Of course there are still young thugs in rural areas, but, for the most part, it’s a different degree of thuggery. For one thing, it’s not cool to be bad out in the country, and there’s no such thing as anonymity. Publication bans of the names of young offenders only prevent the names from showing up in the local newspaper. No bans exist on the jungle drums, which beat particularly quickly and loudly on such occasions. Also, the staff of rural police detachments have more time on their hands and are only too happy to respond to any and all complaints, no matter how minor. And, and, the adults of the community, including the parents of the criminals in the making, support the police in their law enforcement efforts. Now there’s a novel concept! Often the cases don’t even appear before the courts as a deal is worked out for restitution and punishment between the police, the victim, school authorities, if warranted, and the parents of the perpetrator. With which the perpetrator fully complies, of course … or else. No ifs ands or buts here. You do something wrong, you’re going to face the consequences of your actions. End of story.

And that’s what it takes, folks. At least I think it does. I don’t care what their particular circumstances are, either, so don’t give me that “oh, the poor dear just doesn’t know any better, or he’s acting out because …” Yes, it’s sad if he has had a rough life for whatever reason, and that does need to be addressed accordingly. But wrong is wrong and, regardless of circumstances in their life, they need to be taught that consequences happen when you do something wrong. A rough life isn’t a reason, just an excuse, and at a certain point excuses just don’t cut it. Nor is it right to teach them that it’s okay to make excuses for the rest of their life. Where would society be if we all did that?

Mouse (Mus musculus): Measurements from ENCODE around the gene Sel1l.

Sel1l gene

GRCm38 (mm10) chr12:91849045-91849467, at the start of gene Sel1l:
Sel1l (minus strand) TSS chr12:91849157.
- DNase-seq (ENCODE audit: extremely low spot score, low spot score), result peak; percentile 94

2 thoughts on “Crime and Punishment

  1. My view? We all know our rights a little too well but are not as aware of our responsibilities in the society. We also forget that other people in the society have rights, too.Children and people in general are more inward looking these days. Our social skills aren't what they used to be and we don't care about the greater community as a whole. It's a me-me-me society. We need to teach our children that their feelings, their wants and their opinions are not the most important ones. We need to teach them that they have rights, but they also have the responsibility to behave in an appropriate manner. It's kinda sad these days, really.

  2. You've totally hit it on the head, Kinuk. I don't have much to add as you've said it so well. The incident made my blood boil for all of the obvious reasons. But the other thing that made me so angry is that I'm surrounded by elderly neighbours, who live in fear of monsters such as the one who threatened us. I've seen and heard them being abused and there just aren't words to express how it makes me feel. Bullies always pick on those who are most vulnerable and somehow, some way, young people have to be taught how to feel for others again, particularly the most vulnerable. When I was a child, our teachers made us recite The Golden Rule at the beginning of each day. “Do unto others as you would have them do unto you.” That's exactly what we have to get into children's heads again. Adults, too, of course, as some seem to have missed hearing it in their formative years. It's just as simple as that one, solitary rule. Respect each other and treat each other as we each want to be treated.